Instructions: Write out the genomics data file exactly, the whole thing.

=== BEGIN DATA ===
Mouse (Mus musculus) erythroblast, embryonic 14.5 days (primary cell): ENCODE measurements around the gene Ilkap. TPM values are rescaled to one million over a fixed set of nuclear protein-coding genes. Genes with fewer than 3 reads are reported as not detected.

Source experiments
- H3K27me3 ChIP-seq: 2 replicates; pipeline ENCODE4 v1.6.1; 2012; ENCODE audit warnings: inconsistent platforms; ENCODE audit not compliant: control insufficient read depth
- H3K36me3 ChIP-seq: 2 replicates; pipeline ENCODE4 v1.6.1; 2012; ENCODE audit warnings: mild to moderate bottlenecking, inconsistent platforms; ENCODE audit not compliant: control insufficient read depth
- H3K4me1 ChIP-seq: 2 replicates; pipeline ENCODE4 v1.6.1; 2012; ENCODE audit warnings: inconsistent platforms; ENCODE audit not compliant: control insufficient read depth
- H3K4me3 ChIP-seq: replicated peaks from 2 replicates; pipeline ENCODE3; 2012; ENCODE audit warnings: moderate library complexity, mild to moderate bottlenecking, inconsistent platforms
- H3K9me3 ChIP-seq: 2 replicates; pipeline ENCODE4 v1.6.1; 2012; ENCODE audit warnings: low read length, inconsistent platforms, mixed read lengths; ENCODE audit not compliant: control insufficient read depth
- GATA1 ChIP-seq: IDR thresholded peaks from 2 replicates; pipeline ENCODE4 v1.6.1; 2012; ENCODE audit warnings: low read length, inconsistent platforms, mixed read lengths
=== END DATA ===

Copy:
Mouse (Mus musculus) erythroblast, embryonic 14.5 days (primary cell): ENCODE measurements around the gene Ilkap. TPM values are rescaled to one million over a fixed set of nuclear protein-coding genes. Genes with fewer than 3 reads are reported as not detected.

Source experiments
- H3K27me3 ChIP-seq: 2 replicates; pipeline ENCODE4 v1.6.1; 2012; ENCODE audit warnings: inconsistent platforms; ENCODE audit not compliant: control insufficient read depth
- H3K36me3 ChIP-seq: 2 replicates; pipeline ENCODE4 v1.6.1; 2012; ENCODE audit warnings: mild to moderate bottlenecking, inconsistent platforms; ENCODE audit not compliant: control insufficient read depth
- H3K4me1 ChIP-seq: 2 replicates; pipeline ENCODE4 v1.6.1; 2012; ENCODE audit warnings: inconsistent platforms; ENCODE audit not compliant: control insufficient read depth
- H3K4me3 ChIP-seq: replicated peaks from 2 replicates; pipeline ENCODE3; 2012; ENCODE audit warnings: moderate library complexity, mild to moderate bottlenecking, inconsistent platforms
- H3K9me3 ChIP-seq: 2 replicates; pipeline ENCODE4 v1.6.1; 2012; ENCODE audit warnings: low read length, inconsistent platforms, mixed read lengths; ENCODE audit not compliant: control insufficient read depth
- GATA1 ChIP-seq: IDR thresholded peaks from 2 replicates; pipeline ENCODE4 v1.6.1; 2012; ENCODE audit warnings: low read length, inconsistent platforms, mixed read lengths